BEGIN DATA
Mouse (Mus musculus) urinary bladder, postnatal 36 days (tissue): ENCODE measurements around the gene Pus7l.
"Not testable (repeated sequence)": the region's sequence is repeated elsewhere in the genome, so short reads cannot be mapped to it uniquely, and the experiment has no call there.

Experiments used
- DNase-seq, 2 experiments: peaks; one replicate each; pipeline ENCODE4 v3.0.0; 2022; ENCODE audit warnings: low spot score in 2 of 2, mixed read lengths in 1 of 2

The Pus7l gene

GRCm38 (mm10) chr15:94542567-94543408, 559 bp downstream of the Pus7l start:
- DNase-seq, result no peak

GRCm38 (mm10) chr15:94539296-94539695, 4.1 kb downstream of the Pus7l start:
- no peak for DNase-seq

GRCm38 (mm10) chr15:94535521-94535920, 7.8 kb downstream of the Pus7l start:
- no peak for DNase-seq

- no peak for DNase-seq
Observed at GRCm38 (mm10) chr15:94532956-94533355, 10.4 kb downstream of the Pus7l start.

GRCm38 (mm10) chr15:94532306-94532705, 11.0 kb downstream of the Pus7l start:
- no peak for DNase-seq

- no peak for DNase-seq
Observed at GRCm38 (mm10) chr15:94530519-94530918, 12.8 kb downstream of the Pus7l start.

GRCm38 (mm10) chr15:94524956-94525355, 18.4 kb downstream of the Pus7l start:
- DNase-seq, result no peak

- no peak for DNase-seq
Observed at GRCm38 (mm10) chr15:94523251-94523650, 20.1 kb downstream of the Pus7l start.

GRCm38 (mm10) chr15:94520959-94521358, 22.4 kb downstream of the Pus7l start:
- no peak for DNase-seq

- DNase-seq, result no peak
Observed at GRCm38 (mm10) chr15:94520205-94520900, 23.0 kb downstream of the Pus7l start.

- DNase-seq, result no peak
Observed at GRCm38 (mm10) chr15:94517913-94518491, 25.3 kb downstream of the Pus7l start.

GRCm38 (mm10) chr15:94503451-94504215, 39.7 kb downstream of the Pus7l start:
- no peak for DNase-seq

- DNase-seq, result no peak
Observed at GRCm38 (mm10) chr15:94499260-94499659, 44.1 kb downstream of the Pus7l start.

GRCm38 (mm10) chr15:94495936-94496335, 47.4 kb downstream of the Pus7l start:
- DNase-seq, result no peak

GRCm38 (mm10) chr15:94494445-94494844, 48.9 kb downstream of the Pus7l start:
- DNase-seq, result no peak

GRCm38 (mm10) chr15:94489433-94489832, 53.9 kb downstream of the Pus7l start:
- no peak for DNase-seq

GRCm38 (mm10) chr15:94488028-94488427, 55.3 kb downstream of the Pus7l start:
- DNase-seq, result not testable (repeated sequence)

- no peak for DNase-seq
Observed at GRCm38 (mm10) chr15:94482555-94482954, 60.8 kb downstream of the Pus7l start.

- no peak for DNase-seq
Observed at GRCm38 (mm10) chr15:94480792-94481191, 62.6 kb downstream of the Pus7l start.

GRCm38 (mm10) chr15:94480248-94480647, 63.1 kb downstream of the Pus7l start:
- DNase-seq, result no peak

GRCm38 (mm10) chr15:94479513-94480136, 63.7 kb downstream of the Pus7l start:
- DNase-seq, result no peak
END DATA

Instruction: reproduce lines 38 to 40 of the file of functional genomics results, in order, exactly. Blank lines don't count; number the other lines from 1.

GRCm38 (mm10) chr15:94488028-94488427, 55.3 kb downstream of the Pus7l start:
- DNase-seq, result not testable (repeated sequence)

- no peak for DNase-seq